Join us to celebrate this year’s Ustinov Award winner, Chuck Lorre — award-winning television creator, writer and producer known for such hit comedy series as “Two and a Half Men,” “The Big Bang Theory” and “Mike & Molly”. For the past 20 years, Lorre has delivered such hit shows as “Grace Under Fire,” “Dharma & Greg,” “Roseanne” and “Cybill.” He co-created the blockbuster comedy series “Two and a Half Men” and “The Big Bang Theory” – which both rank as the #1 and #2 comedies among total viewers on all of U.S. television. The Ustinov Award recognizes a creative talent that has made an outstanding comedic contribution to the media industry, and Lorre is a natural fit. Past recipients include: John Cleese, Martin Short, Kelsey Grammer, Rick Mercer, Ricky Gervais and James Burrows.”


Terence Winter, creator of Boardwalk Empire, one-on-one interview at #banff2012

Saturday, 16 June, 2012

Terence Winter, Creator, Writer, Exec producer of HBO hit series Boardwalk Empire

Here is my one-on-one interview with Terence Winter, creator, writer, executive producer of HBO hit series Boardwalk Empire. Also don’t forget to watch Terence’s masterclass (video) at Banff 2012.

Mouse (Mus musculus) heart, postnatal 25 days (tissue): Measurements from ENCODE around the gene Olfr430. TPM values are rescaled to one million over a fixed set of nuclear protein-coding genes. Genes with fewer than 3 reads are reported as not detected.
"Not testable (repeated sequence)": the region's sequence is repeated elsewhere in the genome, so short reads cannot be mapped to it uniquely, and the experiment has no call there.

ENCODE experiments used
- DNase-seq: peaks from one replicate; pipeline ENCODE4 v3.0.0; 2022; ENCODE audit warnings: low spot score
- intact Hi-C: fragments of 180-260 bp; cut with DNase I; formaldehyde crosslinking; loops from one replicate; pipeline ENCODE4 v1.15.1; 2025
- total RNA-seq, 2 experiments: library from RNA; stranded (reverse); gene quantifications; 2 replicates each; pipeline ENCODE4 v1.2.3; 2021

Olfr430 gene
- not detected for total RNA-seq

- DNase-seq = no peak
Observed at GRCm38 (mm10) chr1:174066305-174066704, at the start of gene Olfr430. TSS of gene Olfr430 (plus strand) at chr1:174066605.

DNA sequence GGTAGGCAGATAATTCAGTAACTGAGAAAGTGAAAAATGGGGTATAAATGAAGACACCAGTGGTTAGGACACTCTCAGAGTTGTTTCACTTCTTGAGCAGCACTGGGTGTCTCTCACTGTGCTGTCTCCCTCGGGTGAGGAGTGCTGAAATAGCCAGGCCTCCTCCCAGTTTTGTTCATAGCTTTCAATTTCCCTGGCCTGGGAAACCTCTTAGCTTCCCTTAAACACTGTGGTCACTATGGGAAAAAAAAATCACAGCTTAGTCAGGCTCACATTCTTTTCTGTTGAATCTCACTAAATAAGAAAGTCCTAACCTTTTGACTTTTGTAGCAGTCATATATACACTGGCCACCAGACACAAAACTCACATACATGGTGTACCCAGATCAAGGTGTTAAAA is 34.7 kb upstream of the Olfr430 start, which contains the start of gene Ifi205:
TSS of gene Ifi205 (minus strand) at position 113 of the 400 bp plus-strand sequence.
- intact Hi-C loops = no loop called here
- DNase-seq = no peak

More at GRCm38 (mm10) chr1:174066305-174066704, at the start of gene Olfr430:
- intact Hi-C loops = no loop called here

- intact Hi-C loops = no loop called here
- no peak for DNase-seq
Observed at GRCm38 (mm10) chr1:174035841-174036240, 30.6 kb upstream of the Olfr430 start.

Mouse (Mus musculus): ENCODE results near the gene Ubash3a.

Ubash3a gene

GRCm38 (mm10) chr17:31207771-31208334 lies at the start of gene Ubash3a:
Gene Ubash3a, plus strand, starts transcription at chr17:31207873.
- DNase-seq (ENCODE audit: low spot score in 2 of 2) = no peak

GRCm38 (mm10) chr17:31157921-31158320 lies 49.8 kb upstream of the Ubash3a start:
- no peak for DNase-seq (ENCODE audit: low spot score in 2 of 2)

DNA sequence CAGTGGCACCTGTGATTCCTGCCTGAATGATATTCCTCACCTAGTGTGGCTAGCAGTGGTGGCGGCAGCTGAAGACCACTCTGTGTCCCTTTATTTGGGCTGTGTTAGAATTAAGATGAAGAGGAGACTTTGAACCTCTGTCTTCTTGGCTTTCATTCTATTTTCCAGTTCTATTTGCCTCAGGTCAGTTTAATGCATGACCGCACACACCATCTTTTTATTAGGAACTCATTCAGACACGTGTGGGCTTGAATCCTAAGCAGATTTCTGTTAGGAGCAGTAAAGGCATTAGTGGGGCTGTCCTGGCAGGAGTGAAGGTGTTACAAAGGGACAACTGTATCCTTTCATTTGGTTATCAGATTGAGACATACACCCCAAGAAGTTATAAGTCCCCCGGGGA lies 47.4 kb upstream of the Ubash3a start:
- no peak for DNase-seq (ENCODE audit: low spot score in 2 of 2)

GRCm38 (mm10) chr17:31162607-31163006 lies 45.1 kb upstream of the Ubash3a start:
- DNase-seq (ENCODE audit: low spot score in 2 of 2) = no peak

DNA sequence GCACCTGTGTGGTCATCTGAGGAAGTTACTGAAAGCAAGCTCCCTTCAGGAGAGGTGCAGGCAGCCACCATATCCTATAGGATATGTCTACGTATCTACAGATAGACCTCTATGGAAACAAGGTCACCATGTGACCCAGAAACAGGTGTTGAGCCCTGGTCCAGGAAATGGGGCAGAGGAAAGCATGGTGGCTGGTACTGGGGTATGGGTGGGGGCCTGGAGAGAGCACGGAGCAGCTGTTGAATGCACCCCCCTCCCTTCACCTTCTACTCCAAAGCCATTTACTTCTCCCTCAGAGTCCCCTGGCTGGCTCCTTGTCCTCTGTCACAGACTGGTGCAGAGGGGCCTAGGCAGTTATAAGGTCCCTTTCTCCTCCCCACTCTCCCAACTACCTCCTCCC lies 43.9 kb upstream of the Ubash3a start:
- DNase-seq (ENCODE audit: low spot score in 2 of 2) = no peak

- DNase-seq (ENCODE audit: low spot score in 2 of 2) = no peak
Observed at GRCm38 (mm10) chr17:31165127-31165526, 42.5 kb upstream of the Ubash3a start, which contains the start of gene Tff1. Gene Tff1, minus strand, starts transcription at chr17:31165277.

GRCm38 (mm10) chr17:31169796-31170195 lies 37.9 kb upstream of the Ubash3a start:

Note: In the interview, Terence recommends Syd Field‘s classic “Screenplay: The Foundations of Screenwriting” (first published in 1979).

Here is the official Banff session description.

Boardwalk Empire – Masterclass with Terence Winter
A few short years after his tenure on The Sopranos ended, Terence Winter brought the gangster genre roaring back with Boardwalk Empire, a sweeping epic set in Prohibition-era Atlantic City. Along with Executive Producer Martin Scorsese, series Creator Winter deftly weaves fact and fiction to pull back the curtain on the worlds of both crime and politics. Join Winter as he discusses what it takes to create and produce an award-winning period drama.
What was the creative process of adapting an episodic series from a novel?
What are the challenges and limitations of integrating real-life figures with fictional characters?
What is it like collaborating with Martin Scorsese, one of the true masters of cinema?
What are the creative limitations and benefits to producing a period drama?”